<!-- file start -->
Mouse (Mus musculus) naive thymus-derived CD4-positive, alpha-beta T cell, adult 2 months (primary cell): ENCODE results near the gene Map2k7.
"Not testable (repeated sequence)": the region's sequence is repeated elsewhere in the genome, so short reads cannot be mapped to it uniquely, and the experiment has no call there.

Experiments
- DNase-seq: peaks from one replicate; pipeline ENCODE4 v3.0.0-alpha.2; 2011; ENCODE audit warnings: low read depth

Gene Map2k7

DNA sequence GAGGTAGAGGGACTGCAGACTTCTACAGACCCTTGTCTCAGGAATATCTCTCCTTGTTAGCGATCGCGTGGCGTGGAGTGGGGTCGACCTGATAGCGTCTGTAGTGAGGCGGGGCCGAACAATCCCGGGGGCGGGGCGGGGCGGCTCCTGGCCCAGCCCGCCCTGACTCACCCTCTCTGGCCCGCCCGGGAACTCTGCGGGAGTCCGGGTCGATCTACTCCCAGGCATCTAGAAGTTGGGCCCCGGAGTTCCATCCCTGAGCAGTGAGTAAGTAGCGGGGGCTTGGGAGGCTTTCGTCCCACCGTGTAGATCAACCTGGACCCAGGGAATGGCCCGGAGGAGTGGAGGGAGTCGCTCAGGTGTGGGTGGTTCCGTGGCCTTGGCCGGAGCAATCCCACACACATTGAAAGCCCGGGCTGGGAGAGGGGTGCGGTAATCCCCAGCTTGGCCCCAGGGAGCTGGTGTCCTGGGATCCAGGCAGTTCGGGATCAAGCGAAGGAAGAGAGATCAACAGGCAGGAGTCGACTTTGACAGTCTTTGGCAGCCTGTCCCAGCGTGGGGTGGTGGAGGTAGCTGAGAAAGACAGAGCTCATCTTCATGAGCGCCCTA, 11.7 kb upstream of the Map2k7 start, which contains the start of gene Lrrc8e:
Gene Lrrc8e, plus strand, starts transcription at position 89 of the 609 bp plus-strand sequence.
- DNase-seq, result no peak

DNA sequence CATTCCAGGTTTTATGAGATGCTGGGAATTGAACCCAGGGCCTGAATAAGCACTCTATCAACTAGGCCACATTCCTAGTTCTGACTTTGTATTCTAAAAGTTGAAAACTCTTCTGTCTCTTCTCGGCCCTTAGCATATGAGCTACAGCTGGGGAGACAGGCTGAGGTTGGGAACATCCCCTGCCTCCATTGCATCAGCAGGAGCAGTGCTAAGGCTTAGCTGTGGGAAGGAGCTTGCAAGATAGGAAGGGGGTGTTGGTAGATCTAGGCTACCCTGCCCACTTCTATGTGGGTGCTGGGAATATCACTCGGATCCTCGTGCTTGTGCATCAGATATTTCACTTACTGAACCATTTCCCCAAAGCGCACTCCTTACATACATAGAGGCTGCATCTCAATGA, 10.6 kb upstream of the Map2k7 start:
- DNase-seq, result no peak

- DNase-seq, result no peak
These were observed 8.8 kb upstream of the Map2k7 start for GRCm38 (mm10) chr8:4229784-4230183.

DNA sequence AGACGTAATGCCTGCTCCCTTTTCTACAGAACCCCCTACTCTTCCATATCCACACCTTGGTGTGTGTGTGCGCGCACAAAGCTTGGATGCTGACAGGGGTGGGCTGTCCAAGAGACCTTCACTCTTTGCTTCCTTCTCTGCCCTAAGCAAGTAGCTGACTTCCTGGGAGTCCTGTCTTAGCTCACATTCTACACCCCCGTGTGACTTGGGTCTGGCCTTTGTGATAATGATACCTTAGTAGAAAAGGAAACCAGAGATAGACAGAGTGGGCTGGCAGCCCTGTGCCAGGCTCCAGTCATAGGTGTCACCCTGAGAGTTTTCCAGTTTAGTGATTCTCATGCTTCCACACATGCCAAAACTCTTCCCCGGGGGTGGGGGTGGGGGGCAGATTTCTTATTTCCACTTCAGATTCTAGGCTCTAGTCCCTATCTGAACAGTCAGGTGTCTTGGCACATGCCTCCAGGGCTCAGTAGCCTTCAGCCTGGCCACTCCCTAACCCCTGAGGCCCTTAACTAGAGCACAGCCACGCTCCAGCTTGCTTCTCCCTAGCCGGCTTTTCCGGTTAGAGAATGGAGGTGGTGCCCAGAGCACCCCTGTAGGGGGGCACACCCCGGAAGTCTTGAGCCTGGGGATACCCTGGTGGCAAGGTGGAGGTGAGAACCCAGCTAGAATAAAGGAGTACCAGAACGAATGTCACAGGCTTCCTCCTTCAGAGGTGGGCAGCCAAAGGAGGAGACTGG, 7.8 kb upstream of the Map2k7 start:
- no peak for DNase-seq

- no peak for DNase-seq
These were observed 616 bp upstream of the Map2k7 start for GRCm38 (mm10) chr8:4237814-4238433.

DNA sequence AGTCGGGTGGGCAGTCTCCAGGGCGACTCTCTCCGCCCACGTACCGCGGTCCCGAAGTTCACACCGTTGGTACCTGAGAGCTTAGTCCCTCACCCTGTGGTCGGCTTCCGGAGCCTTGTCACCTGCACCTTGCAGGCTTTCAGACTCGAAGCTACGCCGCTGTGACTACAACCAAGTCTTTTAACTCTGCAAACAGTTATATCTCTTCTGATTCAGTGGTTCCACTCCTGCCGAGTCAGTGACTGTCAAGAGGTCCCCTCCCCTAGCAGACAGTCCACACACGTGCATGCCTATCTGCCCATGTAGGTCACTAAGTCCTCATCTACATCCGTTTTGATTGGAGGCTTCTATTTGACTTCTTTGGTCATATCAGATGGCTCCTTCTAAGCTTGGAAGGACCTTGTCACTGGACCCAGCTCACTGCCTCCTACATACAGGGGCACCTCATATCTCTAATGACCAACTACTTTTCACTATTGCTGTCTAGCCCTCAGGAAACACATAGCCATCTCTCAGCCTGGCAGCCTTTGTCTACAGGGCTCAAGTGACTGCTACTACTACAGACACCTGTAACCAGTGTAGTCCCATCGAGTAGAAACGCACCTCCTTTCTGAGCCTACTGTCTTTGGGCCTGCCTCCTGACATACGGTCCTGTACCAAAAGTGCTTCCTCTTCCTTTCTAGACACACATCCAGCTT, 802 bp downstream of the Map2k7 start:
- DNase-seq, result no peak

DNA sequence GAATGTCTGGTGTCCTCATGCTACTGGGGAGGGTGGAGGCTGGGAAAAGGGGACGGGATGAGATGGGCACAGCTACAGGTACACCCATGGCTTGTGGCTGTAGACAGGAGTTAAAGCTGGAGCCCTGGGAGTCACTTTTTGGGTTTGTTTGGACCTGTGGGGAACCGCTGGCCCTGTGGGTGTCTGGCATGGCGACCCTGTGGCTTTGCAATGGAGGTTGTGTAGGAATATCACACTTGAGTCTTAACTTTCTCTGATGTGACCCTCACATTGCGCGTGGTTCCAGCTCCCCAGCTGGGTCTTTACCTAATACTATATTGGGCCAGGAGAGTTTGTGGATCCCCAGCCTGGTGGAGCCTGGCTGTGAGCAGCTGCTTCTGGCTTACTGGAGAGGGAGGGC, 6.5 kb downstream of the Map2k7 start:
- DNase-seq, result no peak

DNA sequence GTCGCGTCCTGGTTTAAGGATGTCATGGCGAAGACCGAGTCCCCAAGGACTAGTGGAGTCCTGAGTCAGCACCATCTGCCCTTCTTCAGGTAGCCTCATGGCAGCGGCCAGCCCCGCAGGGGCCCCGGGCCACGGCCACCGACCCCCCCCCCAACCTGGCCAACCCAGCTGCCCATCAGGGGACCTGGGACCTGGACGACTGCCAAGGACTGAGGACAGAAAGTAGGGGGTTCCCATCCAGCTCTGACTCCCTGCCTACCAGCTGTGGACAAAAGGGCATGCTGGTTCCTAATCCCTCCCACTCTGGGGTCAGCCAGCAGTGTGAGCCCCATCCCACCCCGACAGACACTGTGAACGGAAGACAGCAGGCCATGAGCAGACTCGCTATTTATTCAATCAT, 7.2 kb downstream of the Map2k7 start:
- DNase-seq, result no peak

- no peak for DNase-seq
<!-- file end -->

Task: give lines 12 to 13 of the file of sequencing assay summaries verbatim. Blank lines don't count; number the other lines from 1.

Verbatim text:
These were observed 8.8 kb upstream of the Map2k7 start for GRCm38 (mm10) chr8:4229784-4230183.

DNA sequence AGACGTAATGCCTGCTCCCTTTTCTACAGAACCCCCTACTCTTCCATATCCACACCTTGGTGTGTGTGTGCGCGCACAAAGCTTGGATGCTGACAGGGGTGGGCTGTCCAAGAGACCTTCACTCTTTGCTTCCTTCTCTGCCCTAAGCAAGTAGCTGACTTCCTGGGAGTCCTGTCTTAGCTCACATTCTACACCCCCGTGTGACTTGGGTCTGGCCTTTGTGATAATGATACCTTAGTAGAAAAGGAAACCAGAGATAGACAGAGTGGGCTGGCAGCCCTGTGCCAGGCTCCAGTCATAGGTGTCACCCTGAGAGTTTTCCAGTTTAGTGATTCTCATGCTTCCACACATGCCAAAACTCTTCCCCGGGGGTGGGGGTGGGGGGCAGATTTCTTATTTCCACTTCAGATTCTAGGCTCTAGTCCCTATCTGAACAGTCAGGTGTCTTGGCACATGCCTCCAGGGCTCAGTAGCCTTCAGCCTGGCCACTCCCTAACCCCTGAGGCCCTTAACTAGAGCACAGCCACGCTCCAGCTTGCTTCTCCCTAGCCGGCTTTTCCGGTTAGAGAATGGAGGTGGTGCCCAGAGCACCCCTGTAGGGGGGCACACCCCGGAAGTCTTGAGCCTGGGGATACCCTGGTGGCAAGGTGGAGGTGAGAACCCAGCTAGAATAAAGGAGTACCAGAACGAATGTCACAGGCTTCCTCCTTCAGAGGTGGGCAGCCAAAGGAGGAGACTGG, 7.8 kb upstream of the Map2k7 start: